In May of last year, the city began implementing a pilot program to bring Accessory Dwelling Units (ADUs) into compliance — but many real estate professionals still have questions. In Chicago, coach houses and conversion units (like attics or basements, constructed inside the existing principal residence) are both potential ADUs. But the process of declaring an ADU comes down to the details of residential zoning. That’s why the Chicago Association of REALTORS® (CAR) has answered a series of frequently asked zoning questions. “It is crucial you and your clients are mindful of zoning use restrictions when purchasing, renovating or developing real estate. Zoning violations are subject to large fines and legal action,” their website states.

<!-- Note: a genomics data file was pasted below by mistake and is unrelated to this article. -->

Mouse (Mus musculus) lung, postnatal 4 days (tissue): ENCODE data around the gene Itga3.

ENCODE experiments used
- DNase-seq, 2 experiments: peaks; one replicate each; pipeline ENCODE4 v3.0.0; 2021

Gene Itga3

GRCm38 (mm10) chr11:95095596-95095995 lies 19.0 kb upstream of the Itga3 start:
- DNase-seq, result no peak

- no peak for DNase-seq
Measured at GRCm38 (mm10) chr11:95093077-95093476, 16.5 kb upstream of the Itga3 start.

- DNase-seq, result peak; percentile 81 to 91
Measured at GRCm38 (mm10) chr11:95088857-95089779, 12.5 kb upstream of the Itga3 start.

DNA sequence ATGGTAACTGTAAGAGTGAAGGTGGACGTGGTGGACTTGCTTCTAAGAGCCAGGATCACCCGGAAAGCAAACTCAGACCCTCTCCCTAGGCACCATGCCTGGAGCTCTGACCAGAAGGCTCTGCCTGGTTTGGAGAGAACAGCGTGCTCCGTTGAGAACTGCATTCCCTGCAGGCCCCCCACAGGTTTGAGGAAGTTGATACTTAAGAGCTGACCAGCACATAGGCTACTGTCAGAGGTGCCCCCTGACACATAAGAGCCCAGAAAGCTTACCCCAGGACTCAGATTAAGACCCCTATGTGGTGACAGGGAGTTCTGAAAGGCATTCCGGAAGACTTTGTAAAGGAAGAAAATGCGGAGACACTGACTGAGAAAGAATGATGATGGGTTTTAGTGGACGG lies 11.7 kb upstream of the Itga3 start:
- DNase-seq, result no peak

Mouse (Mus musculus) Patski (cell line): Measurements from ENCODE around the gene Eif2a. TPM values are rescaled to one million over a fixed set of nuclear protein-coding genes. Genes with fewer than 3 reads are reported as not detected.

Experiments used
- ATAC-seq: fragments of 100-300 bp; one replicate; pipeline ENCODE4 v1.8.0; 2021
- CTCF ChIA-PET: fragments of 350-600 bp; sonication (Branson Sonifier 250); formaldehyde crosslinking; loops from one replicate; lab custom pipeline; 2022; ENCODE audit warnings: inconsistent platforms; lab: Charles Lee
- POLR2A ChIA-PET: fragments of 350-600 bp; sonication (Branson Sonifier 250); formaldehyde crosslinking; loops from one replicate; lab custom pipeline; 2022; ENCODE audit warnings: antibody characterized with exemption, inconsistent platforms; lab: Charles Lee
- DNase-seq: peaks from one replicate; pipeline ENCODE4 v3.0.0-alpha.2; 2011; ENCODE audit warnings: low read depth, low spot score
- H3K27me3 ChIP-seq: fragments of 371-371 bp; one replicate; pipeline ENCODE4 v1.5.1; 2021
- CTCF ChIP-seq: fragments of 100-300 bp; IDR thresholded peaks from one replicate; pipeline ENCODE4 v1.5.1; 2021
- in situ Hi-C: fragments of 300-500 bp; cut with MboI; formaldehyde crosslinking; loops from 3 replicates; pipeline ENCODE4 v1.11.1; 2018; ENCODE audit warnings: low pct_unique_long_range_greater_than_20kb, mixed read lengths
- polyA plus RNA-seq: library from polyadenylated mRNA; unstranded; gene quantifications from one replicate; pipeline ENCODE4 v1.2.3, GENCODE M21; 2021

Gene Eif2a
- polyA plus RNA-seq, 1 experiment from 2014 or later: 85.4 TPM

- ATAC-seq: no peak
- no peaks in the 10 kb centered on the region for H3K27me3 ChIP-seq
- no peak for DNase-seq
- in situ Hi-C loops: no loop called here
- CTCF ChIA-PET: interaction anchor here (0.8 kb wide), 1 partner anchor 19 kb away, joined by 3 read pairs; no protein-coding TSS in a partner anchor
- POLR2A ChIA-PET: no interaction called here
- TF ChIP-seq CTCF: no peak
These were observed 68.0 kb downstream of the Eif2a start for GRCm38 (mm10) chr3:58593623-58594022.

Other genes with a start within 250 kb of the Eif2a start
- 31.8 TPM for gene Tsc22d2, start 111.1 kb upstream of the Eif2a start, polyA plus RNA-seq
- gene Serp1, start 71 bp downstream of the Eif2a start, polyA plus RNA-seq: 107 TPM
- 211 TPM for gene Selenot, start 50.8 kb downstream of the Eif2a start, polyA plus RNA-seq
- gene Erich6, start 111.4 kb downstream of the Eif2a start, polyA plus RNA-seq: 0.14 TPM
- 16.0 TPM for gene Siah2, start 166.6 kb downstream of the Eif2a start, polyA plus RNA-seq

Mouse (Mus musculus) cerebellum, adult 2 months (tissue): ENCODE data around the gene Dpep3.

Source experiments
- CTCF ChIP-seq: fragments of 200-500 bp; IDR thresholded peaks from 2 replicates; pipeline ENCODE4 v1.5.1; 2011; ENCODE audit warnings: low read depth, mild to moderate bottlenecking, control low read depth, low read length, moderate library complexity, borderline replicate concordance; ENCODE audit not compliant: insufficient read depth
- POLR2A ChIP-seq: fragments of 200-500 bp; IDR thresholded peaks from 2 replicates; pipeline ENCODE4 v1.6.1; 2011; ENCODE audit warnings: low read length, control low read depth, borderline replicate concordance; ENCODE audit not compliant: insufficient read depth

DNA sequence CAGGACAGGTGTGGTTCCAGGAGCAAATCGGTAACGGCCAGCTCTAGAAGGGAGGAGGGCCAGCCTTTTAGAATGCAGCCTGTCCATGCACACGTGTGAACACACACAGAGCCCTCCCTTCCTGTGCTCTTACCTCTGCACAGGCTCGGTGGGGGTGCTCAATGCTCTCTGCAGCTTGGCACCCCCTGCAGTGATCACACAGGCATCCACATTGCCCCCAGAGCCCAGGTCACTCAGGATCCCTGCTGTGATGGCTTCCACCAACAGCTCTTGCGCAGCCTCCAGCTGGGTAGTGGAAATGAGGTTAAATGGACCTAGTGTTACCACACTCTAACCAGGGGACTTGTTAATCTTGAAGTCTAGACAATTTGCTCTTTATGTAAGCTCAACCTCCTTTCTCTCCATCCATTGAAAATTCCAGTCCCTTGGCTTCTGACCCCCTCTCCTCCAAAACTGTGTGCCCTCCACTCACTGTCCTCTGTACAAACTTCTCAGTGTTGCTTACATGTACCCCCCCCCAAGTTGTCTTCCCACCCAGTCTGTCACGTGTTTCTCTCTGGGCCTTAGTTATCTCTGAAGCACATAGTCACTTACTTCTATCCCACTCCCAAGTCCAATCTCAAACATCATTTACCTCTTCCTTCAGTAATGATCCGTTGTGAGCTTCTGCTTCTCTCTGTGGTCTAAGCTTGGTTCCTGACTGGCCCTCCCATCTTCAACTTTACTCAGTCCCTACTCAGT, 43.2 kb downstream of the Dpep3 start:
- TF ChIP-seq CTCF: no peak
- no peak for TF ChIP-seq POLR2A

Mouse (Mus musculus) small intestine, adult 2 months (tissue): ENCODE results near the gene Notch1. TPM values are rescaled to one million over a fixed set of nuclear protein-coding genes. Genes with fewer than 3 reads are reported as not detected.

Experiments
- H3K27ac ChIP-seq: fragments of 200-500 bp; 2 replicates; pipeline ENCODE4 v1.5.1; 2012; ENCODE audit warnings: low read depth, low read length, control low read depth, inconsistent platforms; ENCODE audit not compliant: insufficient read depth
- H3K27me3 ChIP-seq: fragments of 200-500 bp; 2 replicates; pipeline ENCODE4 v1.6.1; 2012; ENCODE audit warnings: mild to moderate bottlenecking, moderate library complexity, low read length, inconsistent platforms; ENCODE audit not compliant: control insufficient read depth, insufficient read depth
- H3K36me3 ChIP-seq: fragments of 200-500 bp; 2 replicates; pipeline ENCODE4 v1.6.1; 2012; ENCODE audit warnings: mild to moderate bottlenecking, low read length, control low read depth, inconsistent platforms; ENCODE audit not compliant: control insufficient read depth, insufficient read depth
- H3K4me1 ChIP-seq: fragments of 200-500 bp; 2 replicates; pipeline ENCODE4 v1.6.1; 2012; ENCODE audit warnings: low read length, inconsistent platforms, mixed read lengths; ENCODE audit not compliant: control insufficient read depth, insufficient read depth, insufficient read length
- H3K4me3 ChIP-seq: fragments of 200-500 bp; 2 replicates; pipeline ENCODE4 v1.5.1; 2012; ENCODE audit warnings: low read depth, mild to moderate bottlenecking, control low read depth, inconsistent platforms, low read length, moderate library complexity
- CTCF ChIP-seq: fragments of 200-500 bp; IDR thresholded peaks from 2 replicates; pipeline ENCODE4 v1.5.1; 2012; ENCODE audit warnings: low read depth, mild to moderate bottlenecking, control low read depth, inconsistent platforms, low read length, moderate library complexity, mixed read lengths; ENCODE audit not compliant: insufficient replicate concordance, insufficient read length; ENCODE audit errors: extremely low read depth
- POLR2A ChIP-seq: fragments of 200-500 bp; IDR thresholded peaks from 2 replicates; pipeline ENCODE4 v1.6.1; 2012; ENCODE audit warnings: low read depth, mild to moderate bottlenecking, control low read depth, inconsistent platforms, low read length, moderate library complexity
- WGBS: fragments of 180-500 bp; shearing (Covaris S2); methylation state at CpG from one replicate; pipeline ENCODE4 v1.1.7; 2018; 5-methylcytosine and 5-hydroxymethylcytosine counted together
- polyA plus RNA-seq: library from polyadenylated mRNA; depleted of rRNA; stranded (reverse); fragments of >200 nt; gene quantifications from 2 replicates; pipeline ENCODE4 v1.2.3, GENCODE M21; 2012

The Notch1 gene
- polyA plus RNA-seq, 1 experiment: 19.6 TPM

In Chicago in particular, a large share of zoning, including ADU zoning, falls under the residential district. From there, the CAR site lists the initial steps for filing residential zoning applications. Whether you are looking for an opinion request or requesting zoning certification, variation or map amendments, the steps are laid out.
When it comes to zoning ADUs, the city maintains several provisions. Among them, the primary structure of the ADU residence must be at least 20 years old. Additionally, Chicago’s ADU Ordinance determines five pre-approved pilot zones where ADUs can be approved without any re-zoning or variance requests: North, Northwest, West, South and Southeast. If the residence does not fall into the defined pilot zones, homeowners looking to bring their ADU into compliance will need to file for zoning variation.
In general, the release from CAR refreshes the association’s initial stance in support of ADUs: a form of housing which they believe will encourage new construction. A fuller summary of CAR’s position on the ADU matter is available here.